Say goodbye to Windows 10 S as a standalone SKU and hello to S Mode in Windows 10. Microsoft VP Joe Belfiore confirmed on Twitter that Windows 10 S will be integrated into Windows 10 as a special 'mode' sometime next year. Just as things currently work with the standalone version, S Mode in Windows 10 will limited devices to running Universal Windows Platform (UWP) apps that Microsoft has curated through its Windows Store.
It's not clear why exactly Microsoft is going this route. One possible explanation is that baking S Mode into Windows 10 would perhaps make it easier for students and teachers to upgrade the OS to the full version of Windows 10, if and when they wanted to. As it stands, it costs $50 to upgrade a machine running Windows 10 S to the regular version of Windows 10, at which point the system would be able to run non-curated UWP apps and x86 programs alike.
We use Win10S as an option for schools or businesses that want the 'low-hassle'/ guaranteed performance version. Next year 10S will be a "mode" of existing versions, not a distinct version. SO … I think it's totally fine/good that it's not mentioned.— Joe Belfiore (@joebelfiore) March 7, 2018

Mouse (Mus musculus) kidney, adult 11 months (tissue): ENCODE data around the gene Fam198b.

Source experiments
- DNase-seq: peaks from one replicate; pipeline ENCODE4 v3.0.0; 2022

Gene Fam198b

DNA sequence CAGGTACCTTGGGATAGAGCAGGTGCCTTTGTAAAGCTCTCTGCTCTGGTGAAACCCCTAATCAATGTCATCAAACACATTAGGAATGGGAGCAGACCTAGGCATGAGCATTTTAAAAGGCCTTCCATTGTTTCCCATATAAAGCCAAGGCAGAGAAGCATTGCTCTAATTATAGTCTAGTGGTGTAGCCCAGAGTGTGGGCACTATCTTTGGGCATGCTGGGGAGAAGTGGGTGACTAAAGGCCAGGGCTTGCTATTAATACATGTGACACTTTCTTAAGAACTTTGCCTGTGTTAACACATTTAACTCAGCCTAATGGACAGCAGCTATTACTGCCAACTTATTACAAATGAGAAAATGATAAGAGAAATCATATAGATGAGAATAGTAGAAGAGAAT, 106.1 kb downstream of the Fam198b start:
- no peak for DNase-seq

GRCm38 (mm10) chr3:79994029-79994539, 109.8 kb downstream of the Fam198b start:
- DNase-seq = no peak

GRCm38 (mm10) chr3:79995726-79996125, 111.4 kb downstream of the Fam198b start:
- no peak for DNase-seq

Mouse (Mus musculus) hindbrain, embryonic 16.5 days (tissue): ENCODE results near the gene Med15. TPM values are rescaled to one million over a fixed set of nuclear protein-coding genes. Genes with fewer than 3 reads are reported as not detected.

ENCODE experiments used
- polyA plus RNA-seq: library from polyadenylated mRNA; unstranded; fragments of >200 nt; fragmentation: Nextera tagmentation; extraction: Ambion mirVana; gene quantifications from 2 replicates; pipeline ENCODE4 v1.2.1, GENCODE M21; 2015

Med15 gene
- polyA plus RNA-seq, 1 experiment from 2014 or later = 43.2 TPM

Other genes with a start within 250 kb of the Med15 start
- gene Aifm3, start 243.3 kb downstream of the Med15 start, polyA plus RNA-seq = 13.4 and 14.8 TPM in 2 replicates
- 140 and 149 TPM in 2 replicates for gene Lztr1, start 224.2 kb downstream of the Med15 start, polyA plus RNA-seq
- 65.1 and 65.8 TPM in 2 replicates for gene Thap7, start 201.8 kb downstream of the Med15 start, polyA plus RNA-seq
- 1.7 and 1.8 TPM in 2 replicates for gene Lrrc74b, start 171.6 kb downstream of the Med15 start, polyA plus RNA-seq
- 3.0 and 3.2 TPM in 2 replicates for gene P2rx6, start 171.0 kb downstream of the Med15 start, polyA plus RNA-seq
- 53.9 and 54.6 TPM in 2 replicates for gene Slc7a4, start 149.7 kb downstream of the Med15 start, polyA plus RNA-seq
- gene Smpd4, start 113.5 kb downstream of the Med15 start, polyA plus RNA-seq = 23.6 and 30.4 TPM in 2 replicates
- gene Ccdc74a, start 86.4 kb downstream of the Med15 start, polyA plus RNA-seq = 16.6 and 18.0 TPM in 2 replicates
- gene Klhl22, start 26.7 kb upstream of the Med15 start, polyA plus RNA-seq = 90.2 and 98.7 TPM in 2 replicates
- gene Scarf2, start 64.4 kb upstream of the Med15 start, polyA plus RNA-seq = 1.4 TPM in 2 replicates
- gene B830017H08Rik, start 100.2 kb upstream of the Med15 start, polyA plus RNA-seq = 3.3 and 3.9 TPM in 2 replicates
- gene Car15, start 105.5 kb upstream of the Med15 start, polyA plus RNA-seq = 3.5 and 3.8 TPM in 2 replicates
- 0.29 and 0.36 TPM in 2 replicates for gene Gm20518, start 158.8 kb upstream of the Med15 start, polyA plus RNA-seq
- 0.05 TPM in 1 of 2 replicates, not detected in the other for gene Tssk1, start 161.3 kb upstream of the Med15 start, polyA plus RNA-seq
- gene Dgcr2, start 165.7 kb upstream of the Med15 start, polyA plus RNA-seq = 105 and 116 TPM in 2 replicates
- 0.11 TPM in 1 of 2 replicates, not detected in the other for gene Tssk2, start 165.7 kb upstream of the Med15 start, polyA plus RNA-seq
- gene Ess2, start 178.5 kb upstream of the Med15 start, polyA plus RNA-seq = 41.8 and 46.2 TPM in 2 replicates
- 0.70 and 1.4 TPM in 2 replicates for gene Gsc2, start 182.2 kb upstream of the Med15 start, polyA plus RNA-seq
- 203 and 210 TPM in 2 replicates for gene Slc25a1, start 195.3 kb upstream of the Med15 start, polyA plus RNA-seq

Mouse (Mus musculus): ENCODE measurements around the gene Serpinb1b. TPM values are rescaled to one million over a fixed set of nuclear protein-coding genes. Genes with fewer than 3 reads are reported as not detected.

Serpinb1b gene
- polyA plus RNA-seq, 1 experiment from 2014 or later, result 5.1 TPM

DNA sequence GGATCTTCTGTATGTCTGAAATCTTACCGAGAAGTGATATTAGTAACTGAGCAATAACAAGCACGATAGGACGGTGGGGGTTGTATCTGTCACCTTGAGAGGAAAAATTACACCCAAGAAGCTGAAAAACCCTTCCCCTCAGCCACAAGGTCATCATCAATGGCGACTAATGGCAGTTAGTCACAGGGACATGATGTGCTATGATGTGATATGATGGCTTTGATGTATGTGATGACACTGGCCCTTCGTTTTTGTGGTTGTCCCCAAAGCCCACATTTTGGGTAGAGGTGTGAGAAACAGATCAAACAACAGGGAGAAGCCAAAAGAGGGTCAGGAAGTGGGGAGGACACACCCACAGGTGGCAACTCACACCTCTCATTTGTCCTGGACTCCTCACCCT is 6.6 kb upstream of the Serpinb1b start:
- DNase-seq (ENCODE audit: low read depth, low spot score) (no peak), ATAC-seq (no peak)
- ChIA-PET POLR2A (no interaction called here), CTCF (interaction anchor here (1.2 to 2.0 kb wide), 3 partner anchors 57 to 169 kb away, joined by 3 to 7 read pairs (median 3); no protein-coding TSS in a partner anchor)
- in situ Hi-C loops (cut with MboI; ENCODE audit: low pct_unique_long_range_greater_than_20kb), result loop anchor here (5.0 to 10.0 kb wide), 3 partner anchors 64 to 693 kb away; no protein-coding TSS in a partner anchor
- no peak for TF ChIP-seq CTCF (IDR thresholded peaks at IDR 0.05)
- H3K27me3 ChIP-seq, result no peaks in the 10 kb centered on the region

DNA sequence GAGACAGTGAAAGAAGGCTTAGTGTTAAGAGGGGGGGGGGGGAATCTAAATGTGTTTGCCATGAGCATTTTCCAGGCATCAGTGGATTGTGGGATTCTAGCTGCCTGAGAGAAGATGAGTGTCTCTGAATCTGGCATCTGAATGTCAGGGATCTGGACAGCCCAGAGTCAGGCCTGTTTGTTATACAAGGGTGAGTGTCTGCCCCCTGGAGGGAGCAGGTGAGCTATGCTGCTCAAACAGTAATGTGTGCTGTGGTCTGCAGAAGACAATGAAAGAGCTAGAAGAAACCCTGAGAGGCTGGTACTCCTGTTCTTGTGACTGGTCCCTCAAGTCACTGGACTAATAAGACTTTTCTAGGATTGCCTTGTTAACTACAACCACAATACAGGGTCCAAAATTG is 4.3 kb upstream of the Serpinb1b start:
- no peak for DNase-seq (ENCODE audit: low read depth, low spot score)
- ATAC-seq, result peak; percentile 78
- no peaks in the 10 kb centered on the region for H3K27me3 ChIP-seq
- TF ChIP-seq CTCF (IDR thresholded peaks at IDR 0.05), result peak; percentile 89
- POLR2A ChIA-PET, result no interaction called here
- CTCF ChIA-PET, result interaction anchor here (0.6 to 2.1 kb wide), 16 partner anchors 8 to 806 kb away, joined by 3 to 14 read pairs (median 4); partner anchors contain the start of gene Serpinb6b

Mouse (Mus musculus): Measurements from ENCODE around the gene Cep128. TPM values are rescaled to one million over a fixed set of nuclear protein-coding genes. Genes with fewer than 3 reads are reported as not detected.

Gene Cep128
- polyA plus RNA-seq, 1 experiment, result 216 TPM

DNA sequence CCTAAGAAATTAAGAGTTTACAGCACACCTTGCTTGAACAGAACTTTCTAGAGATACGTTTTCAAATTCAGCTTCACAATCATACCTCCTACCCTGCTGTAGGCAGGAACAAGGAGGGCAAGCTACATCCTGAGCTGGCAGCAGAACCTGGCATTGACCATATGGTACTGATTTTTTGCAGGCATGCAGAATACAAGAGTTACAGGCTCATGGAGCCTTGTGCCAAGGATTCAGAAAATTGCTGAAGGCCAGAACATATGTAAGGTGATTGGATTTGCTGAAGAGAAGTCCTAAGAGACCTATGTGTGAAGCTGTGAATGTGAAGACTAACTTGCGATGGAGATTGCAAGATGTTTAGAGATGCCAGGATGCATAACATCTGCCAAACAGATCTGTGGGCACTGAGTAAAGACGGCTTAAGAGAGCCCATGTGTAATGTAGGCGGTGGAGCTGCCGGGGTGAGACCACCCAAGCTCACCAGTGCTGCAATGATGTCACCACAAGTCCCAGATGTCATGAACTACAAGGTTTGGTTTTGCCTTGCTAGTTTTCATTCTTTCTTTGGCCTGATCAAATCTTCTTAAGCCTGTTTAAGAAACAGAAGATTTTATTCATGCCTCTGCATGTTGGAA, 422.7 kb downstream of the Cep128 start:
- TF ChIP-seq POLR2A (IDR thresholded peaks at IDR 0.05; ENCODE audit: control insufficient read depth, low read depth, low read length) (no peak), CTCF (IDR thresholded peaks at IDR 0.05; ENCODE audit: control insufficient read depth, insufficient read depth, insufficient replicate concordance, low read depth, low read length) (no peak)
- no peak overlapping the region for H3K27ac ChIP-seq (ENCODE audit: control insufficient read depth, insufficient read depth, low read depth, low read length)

- Free subscription to Minecraft Education Edition for new Windows 10 education PCs
- Free Windows 10 S for all schools on their current genuine Windows Pro PCs
- Free Microsoft Office 365 for Education with Microsoft teams
This latest move by Microsoft does not come as a complete surprise. Thurrott last month had the inside scoop on these plans, so we have known about this for a few weeks now. Assuming the earlier information turns out to be correct, S Mode will be available to OEMs across Windows 10 Home, Pro, and Education SKUs. Windows 10 Home S and Education users will be able to upgrade to Windows 10 Home for free, and those running Windows 10 Pro S will be able to bump up to the regular Windows 10 Pro version for $50.
None of those details have been confirmed, however, so we will have to wait and see.